He's a good old porter but he's dead & gone.

The Mayor of Canton, L. Miller, also wrote of Sanders bringing back from Kansas City & singing Jimmie Jones, then after the wreck changing the song to fit Casey. Sander's version in fragments is documented as far back as 1908 (where, I don't know but that's how it reads). Sanders was Casey's engine wiper. The vaudeville team of Bert & Frank Leighton, whose brother was also an engineer on the same run as Casey, also had out a popular version of Casey Jones. Also see Viking Book of Folk Ballads (8 versions including Joseph Mica). Barry


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Subject: RE: Ben Dewberry's Last Ride
From: Art Thieme
Date: 01 Dec 98 - 06:01 PM

Andrew Jenkins was a fellow who went under the name of Blind Andy or Blind Andrew Jenkins. Harlan Daniel told me a long time ago that he was pretty sure Jenkins had written "The Hanging Of Charlie Birger" which was recorded by Vernon Dalhart. Jenkins would sell his songs to singers for $5.00 sometimes. He almost always had a verse at the end of his songs making a moral value judgment and/or a religious link.

Art


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Subject: RE: Ben Dewberry's Last Ride
From: Dale Rose
Date: 02 Dec 98 - 09:41 PM

Here is a little more information on compositions by Andrew Jenkins, courtesy of Dr. Bill McNeil at the Ozark Folk Center. In addition to those mentioned above, he also wrote The Death of Floyd Collins, The Scopes Trial, and The Wreck of the Royal Palm, all most notably done by Vernon Dalhart, and also the well known gospel song, God Put a Rainbow in the Clouds.

Bill also said that the wreck which killed Ben Dewberry and Wadkins in 1908 was caused by a young boy of 12 or even less who wanted to see a train wreck. Unfortunately, he got his wish.


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Subject: RE: Ben Dewberry's Last Ride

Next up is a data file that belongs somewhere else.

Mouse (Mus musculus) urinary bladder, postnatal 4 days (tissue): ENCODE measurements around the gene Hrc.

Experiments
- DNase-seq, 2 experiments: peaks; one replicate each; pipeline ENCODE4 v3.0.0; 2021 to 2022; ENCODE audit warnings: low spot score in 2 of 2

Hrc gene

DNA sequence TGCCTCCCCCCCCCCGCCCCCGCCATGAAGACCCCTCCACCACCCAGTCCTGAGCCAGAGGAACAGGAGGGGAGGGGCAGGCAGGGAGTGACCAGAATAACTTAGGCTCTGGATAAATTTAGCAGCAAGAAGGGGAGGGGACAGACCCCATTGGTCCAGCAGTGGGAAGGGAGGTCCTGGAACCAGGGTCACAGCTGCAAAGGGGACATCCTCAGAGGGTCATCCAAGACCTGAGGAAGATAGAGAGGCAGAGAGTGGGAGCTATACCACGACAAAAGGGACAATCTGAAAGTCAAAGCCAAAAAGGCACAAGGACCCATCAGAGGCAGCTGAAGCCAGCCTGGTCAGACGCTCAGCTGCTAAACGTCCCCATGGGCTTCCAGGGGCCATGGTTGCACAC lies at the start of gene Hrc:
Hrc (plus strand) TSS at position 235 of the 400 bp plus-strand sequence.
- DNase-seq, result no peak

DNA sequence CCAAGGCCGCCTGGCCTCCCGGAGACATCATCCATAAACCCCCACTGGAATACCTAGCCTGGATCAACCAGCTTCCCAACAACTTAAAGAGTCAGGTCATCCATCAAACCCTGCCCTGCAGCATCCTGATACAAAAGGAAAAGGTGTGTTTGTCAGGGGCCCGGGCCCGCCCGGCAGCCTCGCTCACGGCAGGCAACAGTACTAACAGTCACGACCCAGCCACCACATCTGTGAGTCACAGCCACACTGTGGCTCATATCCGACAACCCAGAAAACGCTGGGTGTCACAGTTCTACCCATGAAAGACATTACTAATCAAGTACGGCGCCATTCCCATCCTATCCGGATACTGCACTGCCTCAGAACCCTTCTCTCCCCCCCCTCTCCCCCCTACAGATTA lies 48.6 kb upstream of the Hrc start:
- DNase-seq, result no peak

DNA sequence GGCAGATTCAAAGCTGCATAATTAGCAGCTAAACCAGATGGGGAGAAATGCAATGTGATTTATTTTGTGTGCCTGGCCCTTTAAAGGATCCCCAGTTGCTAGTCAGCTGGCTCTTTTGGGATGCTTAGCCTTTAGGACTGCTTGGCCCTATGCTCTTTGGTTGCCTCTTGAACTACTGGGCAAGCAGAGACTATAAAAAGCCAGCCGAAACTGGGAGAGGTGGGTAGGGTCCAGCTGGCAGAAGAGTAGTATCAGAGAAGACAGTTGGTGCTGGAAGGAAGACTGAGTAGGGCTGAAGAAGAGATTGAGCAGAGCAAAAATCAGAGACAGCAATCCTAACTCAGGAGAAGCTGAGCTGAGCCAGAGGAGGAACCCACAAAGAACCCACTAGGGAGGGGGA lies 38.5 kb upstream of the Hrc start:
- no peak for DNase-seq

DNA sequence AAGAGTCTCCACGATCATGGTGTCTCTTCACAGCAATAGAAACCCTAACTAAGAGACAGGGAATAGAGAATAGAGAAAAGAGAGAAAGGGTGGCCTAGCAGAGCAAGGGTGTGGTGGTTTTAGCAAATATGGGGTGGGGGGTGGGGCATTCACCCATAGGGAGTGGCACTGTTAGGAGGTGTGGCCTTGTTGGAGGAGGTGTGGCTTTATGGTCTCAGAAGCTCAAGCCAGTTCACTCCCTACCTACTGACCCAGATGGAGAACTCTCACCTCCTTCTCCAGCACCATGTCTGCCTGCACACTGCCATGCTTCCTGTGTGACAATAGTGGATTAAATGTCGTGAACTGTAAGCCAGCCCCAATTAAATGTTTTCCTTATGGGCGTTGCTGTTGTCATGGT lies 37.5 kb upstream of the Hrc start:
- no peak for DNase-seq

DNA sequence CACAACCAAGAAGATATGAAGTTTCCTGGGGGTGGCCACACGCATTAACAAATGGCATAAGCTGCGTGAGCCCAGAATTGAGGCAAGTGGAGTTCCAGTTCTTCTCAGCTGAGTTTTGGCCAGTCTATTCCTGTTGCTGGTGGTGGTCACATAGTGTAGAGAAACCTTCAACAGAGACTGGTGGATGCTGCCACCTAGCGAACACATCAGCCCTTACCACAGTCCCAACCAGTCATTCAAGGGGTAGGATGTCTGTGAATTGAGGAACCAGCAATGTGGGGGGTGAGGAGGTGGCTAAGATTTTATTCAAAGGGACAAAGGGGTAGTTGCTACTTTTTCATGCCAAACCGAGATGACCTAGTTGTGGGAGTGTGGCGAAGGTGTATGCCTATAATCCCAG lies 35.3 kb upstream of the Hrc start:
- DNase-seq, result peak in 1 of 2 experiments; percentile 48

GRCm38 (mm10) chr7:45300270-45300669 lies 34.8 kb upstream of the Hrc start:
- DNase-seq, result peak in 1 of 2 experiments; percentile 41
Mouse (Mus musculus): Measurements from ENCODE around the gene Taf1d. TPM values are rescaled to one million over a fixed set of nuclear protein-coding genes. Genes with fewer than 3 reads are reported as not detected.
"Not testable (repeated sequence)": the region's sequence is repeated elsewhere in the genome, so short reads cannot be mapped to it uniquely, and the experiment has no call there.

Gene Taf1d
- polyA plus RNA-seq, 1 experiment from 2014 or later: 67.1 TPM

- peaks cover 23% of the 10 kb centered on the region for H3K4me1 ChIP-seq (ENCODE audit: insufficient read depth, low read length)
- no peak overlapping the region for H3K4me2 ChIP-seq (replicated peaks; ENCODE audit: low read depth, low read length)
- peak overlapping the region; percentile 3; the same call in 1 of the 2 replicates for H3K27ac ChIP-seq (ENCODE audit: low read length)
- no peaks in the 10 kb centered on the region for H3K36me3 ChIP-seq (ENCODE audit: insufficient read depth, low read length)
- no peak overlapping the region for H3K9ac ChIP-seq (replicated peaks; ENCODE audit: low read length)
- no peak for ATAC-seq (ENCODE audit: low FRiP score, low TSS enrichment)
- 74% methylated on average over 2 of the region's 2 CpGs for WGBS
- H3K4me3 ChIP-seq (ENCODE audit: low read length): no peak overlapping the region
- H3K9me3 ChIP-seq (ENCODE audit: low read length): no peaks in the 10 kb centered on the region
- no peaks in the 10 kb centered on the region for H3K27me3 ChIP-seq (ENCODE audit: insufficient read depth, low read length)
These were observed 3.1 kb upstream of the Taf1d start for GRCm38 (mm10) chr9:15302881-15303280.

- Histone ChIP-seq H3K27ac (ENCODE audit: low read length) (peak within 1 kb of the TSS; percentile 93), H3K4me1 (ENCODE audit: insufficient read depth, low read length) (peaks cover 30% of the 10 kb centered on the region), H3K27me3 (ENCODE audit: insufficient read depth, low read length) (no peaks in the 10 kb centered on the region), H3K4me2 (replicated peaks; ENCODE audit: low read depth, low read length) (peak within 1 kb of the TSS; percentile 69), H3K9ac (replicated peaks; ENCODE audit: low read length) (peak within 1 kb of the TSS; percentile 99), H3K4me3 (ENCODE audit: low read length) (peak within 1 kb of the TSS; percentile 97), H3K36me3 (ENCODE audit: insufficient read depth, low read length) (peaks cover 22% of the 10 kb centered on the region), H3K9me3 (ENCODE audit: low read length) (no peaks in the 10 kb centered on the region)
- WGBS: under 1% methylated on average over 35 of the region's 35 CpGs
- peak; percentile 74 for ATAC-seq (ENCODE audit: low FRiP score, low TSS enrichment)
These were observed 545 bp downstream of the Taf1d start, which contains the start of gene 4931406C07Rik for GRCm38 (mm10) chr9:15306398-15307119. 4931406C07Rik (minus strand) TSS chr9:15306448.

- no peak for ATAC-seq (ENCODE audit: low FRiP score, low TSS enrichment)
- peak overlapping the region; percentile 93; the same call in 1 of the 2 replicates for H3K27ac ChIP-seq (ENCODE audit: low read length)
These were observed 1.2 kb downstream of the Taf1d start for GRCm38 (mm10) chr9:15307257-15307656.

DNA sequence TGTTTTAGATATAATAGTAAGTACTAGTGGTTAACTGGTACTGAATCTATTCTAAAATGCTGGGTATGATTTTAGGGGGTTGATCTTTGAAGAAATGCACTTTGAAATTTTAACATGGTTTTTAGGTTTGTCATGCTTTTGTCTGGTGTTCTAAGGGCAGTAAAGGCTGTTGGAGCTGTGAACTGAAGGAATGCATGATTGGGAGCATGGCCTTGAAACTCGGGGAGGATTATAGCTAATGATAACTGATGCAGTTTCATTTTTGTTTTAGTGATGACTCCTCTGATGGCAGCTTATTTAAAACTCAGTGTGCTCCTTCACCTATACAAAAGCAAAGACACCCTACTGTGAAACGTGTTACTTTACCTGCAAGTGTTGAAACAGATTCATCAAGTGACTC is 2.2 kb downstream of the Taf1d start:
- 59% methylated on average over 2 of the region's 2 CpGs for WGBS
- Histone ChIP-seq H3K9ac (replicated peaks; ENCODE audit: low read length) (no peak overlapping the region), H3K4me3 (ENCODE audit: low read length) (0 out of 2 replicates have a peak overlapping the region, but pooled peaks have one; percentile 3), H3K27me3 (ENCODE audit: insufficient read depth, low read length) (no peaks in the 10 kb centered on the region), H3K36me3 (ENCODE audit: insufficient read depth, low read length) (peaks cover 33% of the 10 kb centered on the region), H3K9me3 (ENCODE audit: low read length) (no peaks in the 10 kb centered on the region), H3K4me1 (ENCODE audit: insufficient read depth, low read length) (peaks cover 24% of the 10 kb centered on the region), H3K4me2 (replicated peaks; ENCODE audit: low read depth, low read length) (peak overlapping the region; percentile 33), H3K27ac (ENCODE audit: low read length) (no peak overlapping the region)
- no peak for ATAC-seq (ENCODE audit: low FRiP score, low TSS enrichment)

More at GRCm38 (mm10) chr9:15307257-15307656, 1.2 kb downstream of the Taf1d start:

From: Gene
Date: 02 Dec 98 - 11:44 PM

FWIW!!!
Vernon Dalhart left a recorded legacy
of many songs, the likes of which,
will probably never be equaled
by any current or future artist

Dalhart, Vernon-:-Wreck of the old 97
Dalhart, Vernon-:-Wreck of the Shenendoah
Dalhart, Vernon-:-Death of Floyd Collins
Dalhart, Vernon-:-Jim Blake
Dalhart, Vernon-:-The sinking of the Titanic
Dalhart, Vernon-:-The lightning express
Dalhart, Vernon-:-The engineers child
Dalhart, Vernon-:-Casey Jones
Dalhart, Vernon-:-Billy Richardson's last ride
Dalhart, Vernon-:-Little Mary Phagan
Dalhart, Vernon-:-In the baggage coach ahead
Dalhart, Vernon-:-The freight wreck at Altoona
Dalhart, Vernon-:-The farm relief song
Dalhart, Vernon-:-Old Bill Mosers Ford
Dalhart, Vernon-:-The west Plains explosion
Dalhart, Vernon-:-Little Marian Parker
Dalhart, Vernon-:-My mothers old red shawl
Dalhart, Vernon-:-Calamity Jane
Dalhart, Vernon-:-Roll dem cotton bales
Dalhart, Vernon-:-Yukon Steve and Alaska Ann
Dalhart, Vernon-:-The pony express
Dalhart, Vernon-:-Eleven cent cotton
Dalhart, Vernon-:-Molly darling
Dalhart, Vernon-:-The gypsys warning
Dalhart, Vernon-:-The Mississippi flood
Dalhart, Vernon-:-Naomi Wise
Dalhart, Vernon-:-The death of Floyd Collins
Dalhart, Vernon-:-Farm relief song
Dalhart, Vernon-:-The return of Mary Vickery
Dalhart, Vernon-:-Frank Dupree
Dalhart, Vernon-:-The old Kitty Kate
Dalhart, Vernon-:-Wreck of the number nine
Dalhart, Vernon-:-Behind these gray walls
Dalhart, Vernon-:-Johnny Long the engineer
Dalhart, Vernon-:-Crepe on the old cabin door
Dalhart, Vernon-:-The governors pardon
Dalhart, Vernon-:-Little rosewood casket
Dalhart, Vernon-:-Dream of a miners child
Dalhart, Vernon-:-The dying girls message w/Carson Robison


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Subject: RE: Ben Dewberry's Last Ride
From: TinDor
Date: 17 Sep 09 - 12:31 AM

Anyone have any info that the song "Jimmy Jones" that Saunders put "Casey Jones" to?


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Subject: RE: Origin: Ben Dewberry's Final Run (Andrew Jenkins)
From: GUEST,Bo Stone
Date: 30 Nov 09 - 10:55 PM

Jas Mathus (the frontman of SNZ) did a wonderful rendition of this song on his "Old School Hot Wings" CD - http://is.gd/58wpq